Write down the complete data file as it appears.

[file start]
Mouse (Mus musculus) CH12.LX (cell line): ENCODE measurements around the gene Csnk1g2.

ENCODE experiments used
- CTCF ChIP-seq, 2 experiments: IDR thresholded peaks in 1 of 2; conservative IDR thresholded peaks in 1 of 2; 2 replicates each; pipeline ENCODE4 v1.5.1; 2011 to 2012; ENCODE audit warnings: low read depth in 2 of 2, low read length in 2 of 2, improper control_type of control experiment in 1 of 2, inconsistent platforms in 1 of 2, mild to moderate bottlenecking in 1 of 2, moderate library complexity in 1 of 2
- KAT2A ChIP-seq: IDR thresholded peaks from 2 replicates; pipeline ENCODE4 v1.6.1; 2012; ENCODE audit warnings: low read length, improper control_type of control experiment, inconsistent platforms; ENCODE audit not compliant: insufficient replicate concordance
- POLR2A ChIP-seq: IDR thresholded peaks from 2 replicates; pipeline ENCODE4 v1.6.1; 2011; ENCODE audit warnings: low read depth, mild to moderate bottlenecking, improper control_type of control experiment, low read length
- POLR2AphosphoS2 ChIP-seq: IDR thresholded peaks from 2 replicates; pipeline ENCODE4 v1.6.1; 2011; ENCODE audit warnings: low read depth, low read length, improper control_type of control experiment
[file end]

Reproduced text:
Mouse (Mus musculus) CH12.LX (cell line): ENCODE measurements around the gene Csnk1g2.

ENCODE experiments used
- CTCF ChIP-seq, 2 experiments: IDR thresholded peaks in 1 of 2; conservative IDR thresholded peaks in 1 of 2; 2 replicates each; pipeline ENCODE4 v1.5.1; 2011 to 2012; ENCODE audit warnings: low read depth in 2 of 2, low read length in 2 of 2, improper control_type of control experiment in 1 of 2, inconsistent platforms in 1 of 2, mild to moderate bottlenecking in 1 of 2, moderate library complexity in 1 of 2
- KAT2A ChIP-seq: IDR thresholded peaks from 2 replicates; pipeline ENCODE4 v1.6.1; 2012; ENCODE audit warnings: low read length, improper control_type of control experiment, inconsistent platforms; ENCODE audit not compliant: insufficient replicate concordance
- POLR2A ChIP-seq: IDR thresholded peaks from 2 replicates; pipeline ENCODE4 v1.6.1; 2011; ENCODE audit warnings: low read depth, mild to moderate bottlenecking, improper control_type of control experiment, low read length
- POLR2AphosphoS2 ChIP-seq: IDR thresholded peaks from 2 replicates; pipeline ENCODE4 v1.6.1; 2011; ENCODE audit warnings: low read depth, low read length, improper control_type of control experiment